In order to support the idea that their intention is to 'protect the public' COSW holds that prostitution spreads AIDS.

Their laundry list of targets expands as the document continues, ultimately claiming that private booths "foster illegal and unsafe sexual activity on the premises of the business, to the detriment of the exotic dancers and the general public," which reflects back on portrayals of sex workers as vectors of disease.

COSW claims that, "The City has a substantial interest in adopting regulations that will reduce the possibility for the occurrence of prostitution and unsafe sex acts at Live Adult Entertainment Businesses due to the public health risks of AIDS, Hepatitis B, and other sexually transmitted diseases associated with prostitution and unsafe sex acts." Ultimately they also claim that it's too dark, holding that the booths and "dimly-lit areas within Live Adult Entertainment Businesses greatly increase the potential for misuse of the premises, including prostitution, coerced prostitution, sexual assaults, and unlawful conduct of a type which facilitates transmission of disease."

Thirty years ago activists around the world explained that the way to address sexual health was not to drive prostitution further underground through criminalization and civil penalties, but to promote safer sex and sexual health. Those (even sex workers!) who have been promoting this legislation have never publicly objected to such claims within this document, but use protectionist strategies to promote their solution: no more private booths.

Using a disease model for prostitution, they promote a case (Kev, Inc. v. Kitsap County, 793 F.2d 1053 (1986)) "regarding how live adult entertainment results in secondary effects such as prostitution and other law enforcement problems."

Bookstores and Bondage Parlors
The new laws are applied to restrict private enclosures in theaters. Specifically naming buttocks as a forbidden region of touch, how would this effect the 'spankers and spankees' at fetish business? (The legislation somehow effects 'Adult Bookstores,' but I am not sure how, so I invite you to figure it out. No matter, we would be protecting women with this legislation!)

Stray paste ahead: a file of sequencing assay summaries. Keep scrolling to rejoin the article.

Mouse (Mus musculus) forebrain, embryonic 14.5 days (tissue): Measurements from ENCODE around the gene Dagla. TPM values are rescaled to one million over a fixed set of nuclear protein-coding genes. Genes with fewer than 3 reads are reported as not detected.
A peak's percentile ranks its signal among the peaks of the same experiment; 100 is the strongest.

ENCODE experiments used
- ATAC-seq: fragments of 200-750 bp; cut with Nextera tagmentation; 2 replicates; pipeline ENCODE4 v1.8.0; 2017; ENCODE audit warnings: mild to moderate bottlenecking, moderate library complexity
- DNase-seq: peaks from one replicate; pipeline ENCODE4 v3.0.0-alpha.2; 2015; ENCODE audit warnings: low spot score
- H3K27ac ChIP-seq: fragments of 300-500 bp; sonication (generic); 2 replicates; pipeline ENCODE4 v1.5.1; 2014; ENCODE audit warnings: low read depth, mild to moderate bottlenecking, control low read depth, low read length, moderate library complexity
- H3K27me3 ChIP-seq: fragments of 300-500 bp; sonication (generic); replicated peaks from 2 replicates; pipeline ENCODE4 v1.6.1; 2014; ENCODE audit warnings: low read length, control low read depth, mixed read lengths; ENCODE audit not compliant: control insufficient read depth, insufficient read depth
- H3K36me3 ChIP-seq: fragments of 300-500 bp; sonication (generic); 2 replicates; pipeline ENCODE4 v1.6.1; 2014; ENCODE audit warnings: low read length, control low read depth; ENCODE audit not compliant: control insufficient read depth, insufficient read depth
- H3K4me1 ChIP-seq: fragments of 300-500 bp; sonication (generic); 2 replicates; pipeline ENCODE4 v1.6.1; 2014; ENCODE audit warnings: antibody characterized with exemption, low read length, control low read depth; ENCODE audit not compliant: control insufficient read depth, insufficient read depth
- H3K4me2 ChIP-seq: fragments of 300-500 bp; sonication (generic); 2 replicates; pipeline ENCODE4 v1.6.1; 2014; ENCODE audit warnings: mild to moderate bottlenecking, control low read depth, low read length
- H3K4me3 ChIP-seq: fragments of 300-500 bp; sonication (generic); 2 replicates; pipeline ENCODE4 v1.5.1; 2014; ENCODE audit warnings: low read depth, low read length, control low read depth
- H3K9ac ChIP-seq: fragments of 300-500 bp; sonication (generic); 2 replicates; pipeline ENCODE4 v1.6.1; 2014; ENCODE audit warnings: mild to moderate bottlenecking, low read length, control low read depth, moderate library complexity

Got Education about Labor Rights?

The draft legislation extends an odd offer to those who complain about exorbitant stage fees:

"The Commission adopted a resolution urging the Board of Supervisors to (1) prohibit the owner or operator of any establishment in which women provide live nude or semi-nude entertainment to charge, require, or demand that the women pay any fee, commission, tip, or any other consideration as a condition or prerequisite for providing said entertainment."

I like this idea, but is that legal when applied to one industry?

Saving Strippers from Themselves

The San Francisco Commission on the Status of Women has had a contradictory history in the context of sex workers' rights. Although they had passed a resolution supporting decriminalization of prostitution, they also promote this strategy which obviously reads as a curtailment of sex work opportunities. It is not clear to COSW that the moralist rhetoric and strategies to stop conditions that "foster prostitution" leads to stigmatization and creates conditions for abrogation of sex worker rights. COSW is based on prioritizing issues of women so the focus of the commission ignores the gender diversity in San Francisco. Historically, little attention has been afforded transgender women by COSW. The sex industry In San Francisco may include 20-25% male workers and a large percentage of transgender workers. Although currently 'storefront' erotic entertainment serves a 'straight' identified clientele, most of us understand that how important it is that there should be more opportunities for gender diversity in these contexts. This legislation squelches the kind of changes that could contribute to such diversity.

Because of these sorts of inconsistencies, the 1996 San Francisco Task Force on Prostitution specifically omitted recommending COSW for oversight in relationship to sex industry issues or empowering COSW in the context of prostitution. Departments recommended included the Human Rights Commission, the Labor Commissions and the Health Department.